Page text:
PCR was performed using specific primers designed based on Nc-5 gene sequence of N. caninum (forward: TCCAATCCTGTAACGTGTTGCT, reverse: CACAAACAAAAAGGAGCCTTGCT) resulting in a 328bp fragment as amplification product, as previously described (Yamage et al., 1996YAMAGE M.; FLECHTNER O.; GOTTSTEIN B. Neospora caninum: specific oligonucleotide primers for the detection of brain “cyst” DNA of experimentally infected nude mice by the polymerase chain reaction. J. Parasitol., v.82, p.272-279, 1996.). PCR was performed in a total volume of 25 µL, containing 10X buffer (Promega, USA); 10mM dNTPs (Ludwig Biotec, Brazil); 50 µm of each primer (Sigma-Aldrich, Brazil); 1U Taq DNA polymerase (Promega, USA); and 20-50ng of DNA as template. The amplification involved a denaturation phase at 95°C for 5min., followed by 40 cycles of 95°C, 1min.; 60°C, 1min; 72°C, 1min; and a final extension at 72ºC by 5min (T100 thermal cycler Bio-Rad, Singapore). The amplification products were analyzed by electrophoresis on 1% agarose gel and visualized by UV illumination. DNA of N. caninum tachyzoites was used as positive control for all reactions.

The encephalic tissues were submitted to qPCR analysis using standardized reagents (TaqMan Universal PCR Master Mix, Applied Biosystems, USA) with sets of primers and probes specific for the Nc-5 gene of N. caninum (forward: TCCAATCCTGTAACGTGTTGCT, reverse: CACAAACAAAAAGGAGCCTTGCT and probe: FAM-CTGCGCCCAACAAC), as described by (Rojo-Montejo et al., 2011). For molecular analysis, 50 ng of DNA from each sample was used in a 20µL reaction on 96-wells reaction plate. The reaction components used for each reaction were: 10µL of Master Mix (2.0×), 2µL of IPC-Mix (10×); 0.4µL IPC DNA (50×); 1µL Primer/Probe Mix (20×) and 4.6µL of Milli-Q water. All the samples were analyzed in triplicate and the increase in fluorescence emission was detected using a FAM dye labeled TaqMan probe.

The amplification conditions were: 50°C for 2min., 95°C for 10min., and 40 cycles of 95°C for 15 sec. and 60°C for 1min. Fluorescence readings were made by the equipment 7500 real time PCR (Applied Biosystems, USA) at each amplification cycle and the data were analyzed by Sequence Detection Software v1.3 (Applied Biosystems,USA). An internal positive control (IPC) with optimized pre function of distinguishing true targets negative inhibitors of PCR reactions were used for the samples. We used the chi-square test with a significance level of 5% to assess between-group variation in the frequency of detection.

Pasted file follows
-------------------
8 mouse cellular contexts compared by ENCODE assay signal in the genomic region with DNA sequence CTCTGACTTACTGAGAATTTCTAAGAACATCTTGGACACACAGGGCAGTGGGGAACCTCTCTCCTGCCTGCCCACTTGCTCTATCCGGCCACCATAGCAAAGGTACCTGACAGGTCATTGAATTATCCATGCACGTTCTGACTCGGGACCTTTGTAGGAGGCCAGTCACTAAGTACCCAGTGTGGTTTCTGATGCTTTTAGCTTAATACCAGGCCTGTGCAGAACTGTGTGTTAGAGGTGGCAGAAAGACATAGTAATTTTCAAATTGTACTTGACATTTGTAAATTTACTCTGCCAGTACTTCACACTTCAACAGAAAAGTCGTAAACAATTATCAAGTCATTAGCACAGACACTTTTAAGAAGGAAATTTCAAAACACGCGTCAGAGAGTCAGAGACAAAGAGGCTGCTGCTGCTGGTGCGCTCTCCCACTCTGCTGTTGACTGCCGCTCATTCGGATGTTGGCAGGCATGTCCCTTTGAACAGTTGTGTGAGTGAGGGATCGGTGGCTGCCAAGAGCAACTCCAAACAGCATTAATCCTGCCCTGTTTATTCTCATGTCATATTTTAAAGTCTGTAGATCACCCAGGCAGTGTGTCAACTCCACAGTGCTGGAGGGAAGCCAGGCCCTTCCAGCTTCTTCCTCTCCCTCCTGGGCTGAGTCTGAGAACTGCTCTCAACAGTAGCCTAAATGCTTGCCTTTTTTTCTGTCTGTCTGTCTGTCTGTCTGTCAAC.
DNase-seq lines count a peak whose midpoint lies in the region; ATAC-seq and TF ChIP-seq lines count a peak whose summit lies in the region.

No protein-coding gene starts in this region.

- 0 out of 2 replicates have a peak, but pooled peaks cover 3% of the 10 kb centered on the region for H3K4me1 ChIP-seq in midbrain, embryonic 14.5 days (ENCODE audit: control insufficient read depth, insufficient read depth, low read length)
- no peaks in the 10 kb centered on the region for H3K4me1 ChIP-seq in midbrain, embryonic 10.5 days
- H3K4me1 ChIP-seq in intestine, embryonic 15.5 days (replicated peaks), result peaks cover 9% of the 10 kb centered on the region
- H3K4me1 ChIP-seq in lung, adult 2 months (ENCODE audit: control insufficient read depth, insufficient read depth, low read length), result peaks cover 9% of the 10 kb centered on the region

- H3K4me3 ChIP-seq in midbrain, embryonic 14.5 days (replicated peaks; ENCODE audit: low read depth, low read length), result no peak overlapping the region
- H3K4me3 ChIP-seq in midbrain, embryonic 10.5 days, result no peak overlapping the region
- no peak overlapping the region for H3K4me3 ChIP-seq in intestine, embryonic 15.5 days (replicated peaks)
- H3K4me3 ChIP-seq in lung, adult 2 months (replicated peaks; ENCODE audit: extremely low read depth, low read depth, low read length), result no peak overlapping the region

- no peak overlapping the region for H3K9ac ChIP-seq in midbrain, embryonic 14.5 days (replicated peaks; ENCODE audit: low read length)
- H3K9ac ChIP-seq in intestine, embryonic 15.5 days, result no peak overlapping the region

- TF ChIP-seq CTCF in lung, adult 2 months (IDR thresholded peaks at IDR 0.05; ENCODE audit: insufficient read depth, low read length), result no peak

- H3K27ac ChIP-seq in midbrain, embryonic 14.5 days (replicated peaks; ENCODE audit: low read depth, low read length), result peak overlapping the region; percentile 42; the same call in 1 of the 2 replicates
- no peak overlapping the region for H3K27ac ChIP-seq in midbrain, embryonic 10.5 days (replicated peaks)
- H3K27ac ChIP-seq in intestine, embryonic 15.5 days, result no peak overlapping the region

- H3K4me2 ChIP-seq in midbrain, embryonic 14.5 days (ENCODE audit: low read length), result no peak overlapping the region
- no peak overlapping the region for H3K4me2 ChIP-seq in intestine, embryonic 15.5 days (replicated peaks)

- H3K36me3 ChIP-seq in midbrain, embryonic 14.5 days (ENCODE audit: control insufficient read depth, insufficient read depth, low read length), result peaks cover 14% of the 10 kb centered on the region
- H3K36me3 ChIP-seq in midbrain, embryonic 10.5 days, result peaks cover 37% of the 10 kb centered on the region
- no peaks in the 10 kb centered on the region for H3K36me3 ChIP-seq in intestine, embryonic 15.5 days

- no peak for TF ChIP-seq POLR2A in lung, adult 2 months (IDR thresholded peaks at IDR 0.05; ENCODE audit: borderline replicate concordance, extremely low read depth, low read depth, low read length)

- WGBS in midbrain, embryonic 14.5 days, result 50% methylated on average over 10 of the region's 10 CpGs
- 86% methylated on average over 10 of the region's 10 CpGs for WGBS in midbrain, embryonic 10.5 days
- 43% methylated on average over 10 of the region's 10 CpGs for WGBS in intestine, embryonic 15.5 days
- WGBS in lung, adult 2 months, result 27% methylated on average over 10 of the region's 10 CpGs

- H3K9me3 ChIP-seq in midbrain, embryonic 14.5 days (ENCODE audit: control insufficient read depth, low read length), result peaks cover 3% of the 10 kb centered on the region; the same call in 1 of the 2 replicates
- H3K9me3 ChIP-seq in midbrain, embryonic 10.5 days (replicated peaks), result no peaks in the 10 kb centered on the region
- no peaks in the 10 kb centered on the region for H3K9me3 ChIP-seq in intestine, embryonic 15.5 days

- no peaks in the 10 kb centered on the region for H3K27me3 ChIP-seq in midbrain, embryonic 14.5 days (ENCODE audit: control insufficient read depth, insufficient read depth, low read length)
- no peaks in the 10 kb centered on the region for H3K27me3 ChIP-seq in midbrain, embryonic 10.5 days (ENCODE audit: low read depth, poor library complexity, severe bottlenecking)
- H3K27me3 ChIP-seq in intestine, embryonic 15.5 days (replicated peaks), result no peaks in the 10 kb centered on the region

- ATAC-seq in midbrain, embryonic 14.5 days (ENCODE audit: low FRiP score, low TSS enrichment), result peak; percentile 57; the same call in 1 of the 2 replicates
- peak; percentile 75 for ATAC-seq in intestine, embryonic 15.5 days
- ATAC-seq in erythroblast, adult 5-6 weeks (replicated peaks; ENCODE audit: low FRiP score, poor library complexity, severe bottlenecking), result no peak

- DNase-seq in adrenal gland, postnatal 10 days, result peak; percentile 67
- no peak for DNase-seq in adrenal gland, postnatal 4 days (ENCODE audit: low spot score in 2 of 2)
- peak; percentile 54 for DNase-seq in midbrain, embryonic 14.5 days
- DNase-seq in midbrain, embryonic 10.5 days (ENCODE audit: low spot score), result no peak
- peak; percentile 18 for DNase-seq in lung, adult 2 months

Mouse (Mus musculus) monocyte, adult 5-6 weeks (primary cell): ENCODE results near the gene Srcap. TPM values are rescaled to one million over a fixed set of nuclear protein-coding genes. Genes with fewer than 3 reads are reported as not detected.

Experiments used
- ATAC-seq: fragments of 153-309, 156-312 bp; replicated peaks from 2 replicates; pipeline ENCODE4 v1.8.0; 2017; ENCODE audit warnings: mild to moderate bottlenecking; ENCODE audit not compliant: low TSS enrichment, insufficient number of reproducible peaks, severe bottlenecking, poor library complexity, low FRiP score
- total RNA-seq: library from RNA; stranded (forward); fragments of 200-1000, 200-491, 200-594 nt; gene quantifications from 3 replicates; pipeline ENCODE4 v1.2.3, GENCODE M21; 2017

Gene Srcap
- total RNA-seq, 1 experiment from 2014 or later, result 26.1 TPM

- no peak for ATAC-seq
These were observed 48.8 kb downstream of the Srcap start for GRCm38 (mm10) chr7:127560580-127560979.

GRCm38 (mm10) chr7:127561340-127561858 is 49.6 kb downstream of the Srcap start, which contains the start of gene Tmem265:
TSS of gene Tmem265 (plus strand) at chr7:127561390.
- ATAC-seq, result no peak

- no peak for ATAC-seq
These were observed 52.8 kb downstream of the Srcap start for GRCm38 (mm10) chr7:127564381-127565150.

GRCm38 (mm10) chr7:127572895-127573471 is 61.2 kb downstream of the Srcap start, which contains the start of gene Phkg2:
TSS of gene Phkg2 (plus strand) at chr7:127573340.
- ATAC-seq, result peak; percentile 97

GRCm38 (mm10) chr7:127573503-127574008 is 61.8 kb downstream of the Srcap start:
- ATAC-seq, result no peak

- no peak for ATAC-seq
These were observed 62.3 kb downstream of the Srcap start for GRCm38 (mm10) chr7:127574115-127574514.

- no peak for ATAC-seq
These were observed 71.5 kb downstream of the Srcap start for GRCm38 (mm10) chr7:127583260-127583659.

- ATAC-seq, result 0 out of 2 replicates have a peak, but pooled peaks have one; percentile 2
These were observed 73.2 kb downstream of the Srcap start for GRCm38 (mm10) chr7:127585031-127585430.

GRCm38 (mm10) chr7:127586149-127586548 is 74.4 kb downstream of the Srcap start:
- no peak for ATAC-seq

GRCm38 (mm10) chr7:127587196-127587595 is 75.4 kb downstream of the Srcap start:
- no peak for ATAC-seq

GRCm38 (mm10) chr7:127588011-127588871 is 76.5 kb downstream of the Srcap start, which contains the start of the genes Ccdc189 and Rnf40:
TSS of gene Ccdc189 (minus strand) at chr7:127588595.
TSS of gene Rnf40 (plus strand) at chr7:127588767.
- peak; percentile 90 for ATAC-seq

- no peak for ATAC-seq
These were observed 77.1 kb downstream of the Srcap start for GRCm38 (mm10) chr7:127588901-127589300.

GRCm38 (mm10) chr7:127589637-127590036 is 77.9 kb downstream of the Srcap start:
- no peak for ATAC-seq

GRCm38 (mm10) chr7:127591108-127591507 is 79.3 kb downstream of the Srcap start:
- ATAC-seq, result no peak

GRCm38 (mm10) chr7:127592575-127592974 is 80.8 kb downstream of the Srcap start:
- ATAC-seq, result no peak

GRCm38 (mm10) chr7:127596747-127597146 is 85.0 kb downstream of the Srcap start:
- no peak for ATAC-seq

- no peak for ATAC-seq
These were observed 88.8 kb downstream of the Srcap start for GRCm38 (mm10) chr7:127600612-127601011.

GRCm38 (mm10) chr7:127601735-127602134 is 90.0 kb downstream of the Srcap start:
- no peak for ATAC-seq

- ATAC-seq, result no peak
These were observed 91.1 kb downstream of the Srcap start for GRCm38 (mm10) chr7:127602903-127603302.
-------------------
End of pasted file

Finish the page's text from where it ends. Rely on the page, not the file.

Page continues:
RESULTS AND DISCUSSION

In group A (n=9; 5x104 tachyzoites), five gerbils (numbered as #1, #2, #3, #4, #5) showed clinical signs characteristic of acute neosporosis between days 7 to 11. Three of these animals died on day 9 (#1, #2 and #3), one died on day 10 (#4), and one was euthanized on day 11 (#5) due to very strong clinical signs. Other four gerbils (numbered as #6, #7, #8, #9) developed chronic disease and showed head tilt, incoordination, paralysis of limbs and circular movements, indicating cerebral neosporosis and were euthanized in extremis on days 58 (#6) or day 60 (#7, #8 and #9).

In group B (n=8; 5x103 tachyzoites), two gerbils (#11 and #12) died due to acute neosporosis on days 7 and 8, respectively. One gerbil (#13) was euthanized on day 18 due to severe illness. Five gerbils (#14, #15, #16, #17, #18) showed signs of chronic/persistent infection with neurological manifestations and were euthanized at day 60 p.i. However, these clinical signs appeared later when compared to Group A.

In group C (n=10; 5x102 tachyzoites) no clinical signs of acute illness were evident. Therefore, three gerbils died between days 12 (one animal; #21) to 13 (two animals; #22 and #23). Two animals died spontaneously on day 40 (#24 and #25). Signs of chronic infection were observed in five animals (#26, #27, # 28, #29 and #30) that were euthanized at the end of the experiment (day 60 p.i.). However, clinical signs of neurological impairment were mild or absent.

In group C, the infective dose in each animal was the lowest compared to the other two groups. We observed that this dose inoculated was probably insufficient to reproduce the infection in its fullness. In group C, many of the clinical signs of infection were observed at the end of the experiment or near the time of death of animals. However, in animals 21, 22 and 23, the infection resulted in less severe clinical signs and death or euthanasia of animals.